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bring in Priests of the Church, and let them pray, over him, anointing him with oil in tire same of the Lord; and the prayer of faith flrall fave the fick nan: and the Lord shall raise him up: and if he be in fins, they shall be forgiven him.: 1 Mof. An outward and visible fign,

An inward and spiritual grace, The two requisites marked out in your Com. mon-Prayer-Book for making a Sacrament, are fo fully complied with by the Apostle, that nothing can be added, nor loop-hole for cavil.

Luth. I have gone beyond past bearing, and can hold forth not the twinkling of an eye longer; you are accuftonied to starving, which disease I abhor; your looks betray your deplorable state. I feel convulsed ; the violence of a craving stomach might be compared to a man beset by wild beasts; on the reverse, a full belly is a heaven upon earth; a blessing of blesfings, and a great blefling. With heart-felt joy we have finished the facraments, and the Confe. rence is over. Leave me; Leave me; I beseech

you, have mercy on me. Mos

. Reverend Sir, why so complying to a monster that devours you ? An avaritious appetite should be moderated and kept in subjection; or you level yourself with the beafts that have no understanding Your goggle eyes ftare, your face ghastly, Your greasy corpse appears quite 'nalty. Adieu.

Luth.

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Luth. Happy riddance; I fall now revive; What have you here? I feel all alive,

Weefel-face, vain, meagre crew,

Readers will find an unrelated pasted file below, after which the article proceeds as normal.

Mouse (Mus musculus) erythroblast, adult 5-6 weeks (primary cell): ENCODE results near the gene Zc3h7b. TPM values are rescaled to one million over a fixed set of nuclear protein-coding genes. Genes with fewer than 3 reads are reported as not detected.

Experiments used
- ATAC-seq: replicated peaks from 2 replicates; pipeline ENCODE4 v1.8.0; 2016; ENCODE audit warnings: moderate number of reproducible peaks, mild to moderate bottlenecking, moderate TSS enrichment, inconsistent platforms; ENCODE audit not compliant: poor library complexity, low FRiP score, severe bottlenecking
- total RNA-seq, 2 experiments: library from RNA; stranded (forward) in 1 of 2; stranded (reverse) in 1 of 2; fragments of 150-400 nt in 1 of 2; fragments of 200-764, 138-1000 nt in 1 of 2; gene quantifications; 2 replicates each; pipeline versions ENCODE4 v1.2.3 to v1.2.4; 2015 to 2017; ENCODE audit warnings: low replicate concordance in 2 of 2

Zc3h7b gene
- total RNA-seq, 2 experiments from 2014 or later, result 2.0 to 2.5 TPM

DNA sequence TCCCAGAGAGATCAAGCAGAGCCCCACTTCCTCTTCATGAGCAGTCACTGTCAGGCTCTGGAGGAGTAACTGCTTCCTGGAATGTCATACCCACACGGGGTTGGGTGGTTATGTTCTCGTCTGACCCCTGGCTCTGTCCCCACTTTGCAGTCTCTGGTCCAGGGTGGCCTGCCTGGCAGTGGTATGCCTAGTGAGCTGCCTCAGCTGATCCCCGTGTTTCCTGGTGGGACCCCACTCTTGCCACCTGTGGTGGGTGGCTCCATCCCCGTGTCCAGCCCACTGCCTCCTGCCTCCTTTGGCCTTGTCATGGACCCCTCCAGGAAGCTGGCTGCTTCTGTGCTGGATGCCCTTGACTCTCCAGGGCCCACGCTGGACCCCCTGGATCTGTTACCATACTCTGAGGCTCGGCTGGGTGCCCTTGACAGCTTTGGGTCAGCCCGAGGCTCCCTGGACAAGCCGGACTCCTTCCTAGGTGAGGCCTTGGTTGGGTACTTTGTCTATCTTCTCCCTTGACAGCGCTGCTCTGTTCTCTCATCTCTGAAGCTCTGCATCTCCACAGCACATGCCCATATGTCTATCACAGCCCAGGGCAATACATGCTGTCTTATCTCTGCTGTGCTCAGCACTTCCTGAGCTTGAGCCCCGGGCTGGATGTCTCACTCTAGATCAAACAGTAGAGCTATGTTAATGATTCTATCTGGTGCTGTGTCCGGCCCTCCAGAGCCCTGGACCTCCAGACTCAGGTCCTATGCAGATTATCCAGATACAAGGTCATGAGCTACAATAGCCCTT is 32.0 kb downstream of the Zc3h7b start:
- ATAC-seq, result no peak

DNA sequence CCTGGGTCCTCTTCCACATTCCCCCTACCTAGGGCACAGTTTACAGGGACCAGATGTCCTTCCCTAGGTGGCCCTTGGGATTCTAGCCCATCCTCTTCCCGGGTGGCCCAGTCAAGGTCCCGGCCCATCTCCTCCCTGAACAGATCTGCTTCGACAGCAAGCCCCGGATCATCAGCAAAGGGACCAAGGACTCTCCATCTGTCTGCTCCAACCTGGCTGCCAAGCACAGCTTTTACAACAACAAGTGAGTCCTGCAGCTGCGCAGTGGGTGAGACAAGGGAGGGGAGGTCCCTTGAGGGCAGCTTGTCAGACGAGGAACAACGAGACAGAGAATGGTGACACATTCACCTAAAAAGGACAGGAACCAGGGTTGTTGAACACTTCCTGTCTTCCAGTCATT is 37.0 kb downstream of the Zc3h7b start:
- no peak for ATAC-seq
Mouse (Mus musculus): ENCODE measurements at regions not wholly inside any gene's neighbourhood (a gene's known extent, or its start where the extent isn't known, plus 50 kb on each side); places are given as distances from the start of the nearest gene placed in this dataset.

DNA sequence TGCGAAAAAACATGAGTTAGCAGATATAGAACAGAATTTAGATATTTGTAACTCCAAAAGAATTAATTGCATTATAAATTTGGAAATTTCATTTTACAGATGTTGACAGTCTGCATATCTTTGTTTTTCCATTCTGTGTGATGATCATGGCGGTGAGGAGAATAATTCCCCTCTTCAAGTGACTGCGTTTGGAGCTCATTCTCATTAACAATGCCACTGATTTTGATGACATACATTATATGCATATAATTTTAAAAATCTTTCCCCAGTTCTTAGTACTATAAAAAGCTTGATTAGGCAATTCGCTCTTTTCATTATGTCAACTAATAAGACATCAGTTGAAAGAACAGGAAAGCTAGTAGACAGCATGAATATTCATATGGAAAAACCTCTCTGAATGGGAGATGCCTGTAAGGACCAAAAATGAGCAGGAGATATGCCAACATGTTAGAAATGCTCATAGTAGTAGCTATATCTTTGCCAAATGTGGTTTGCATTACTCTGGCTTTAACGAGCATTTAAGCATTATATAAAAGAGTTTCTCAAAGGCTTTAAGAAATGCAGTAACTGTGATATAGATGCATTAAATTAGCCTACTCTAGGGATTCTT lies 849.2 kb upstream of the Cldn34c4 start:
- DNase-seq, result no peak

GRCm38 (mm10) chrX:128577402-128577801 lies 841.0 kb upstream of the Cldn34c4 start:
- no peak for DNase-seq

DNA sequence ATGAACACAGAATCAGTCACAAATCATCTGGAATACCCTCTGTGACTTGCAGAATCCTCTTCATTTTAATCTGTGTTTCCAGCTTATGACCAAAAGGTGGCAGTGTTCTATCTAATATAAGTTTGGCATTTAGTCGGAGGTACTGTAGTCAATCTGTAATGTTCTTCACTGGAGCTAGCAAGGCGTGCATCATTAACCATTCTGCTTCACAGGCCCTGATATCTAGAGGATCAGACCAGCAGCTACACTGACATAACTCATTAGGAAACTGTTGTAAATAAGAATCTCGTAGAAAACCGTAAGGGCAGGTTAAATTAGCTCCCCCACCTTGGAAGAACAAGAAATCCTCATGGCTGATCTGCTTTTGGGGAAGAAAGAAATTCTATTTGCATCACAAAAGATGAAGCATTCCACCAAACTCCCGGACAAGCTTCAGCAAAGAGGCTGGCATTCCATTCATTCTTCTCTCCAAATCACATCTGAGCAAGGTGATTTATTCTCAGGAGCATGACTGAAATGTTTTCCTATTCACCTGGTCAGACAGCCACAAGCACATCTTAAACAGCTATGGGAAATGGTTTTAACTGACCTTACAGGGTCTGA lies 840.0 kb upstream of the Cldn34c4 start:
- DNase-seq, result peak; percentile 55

Who wither without merit,
But me, seated at my itew,

Preach out Old Luther's spirit.
Hoft. I acknowledge it an extraordinary dish.
In the middle you see the old domestick.

Luth. My darling meat, the old raven.

Host. Round-ball that flanks the crow, is the head of another domestick, the old ram cat.

Luth. Both out of the common, happy man!'

Hoft. The environs, you will note, is interlaced, or enchained, by fix old he-rais.

uth. All to a little, in obedience to my orders. Hoft. The different entrails of these several creatures, with herbs, fpices and a cabbage, compose the pap, or paste, that fills the veffel.

Hoft. Who raps at the door? pray come jo.

Waiter. An English Gentleman, just arrived from Liege in his journey to London, desires to know what English families are in town.

Luth. What is his figure, Ninny-hammer? · Wailer. The Gentleman is plain, tall and meagre, a long slender nose, lank hair, and takes much snuff.

Hoft. I will step, and make 'enquiry.

Luth. A full hospitable purse and jovial companion, you may lawfully admit; but miferly niggards, exclude

my presence. : Do, you mun. gea, or the like of shat, as the saying is.

Hoft.

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Host

. I have spoke to the Gentleman ; I fancy you will prove him a Son of the Church. .,;"

Luth. "Aye, peradventure one of my old potcompanions, Does he appear full-fledged;

my meaning ; not his perriwig? Hoft. I understand your meaning by your leer and squint, witb attendant skew 'or skree lip; he seems no Swindler: I wish all travellers were free from legerdenyain..t::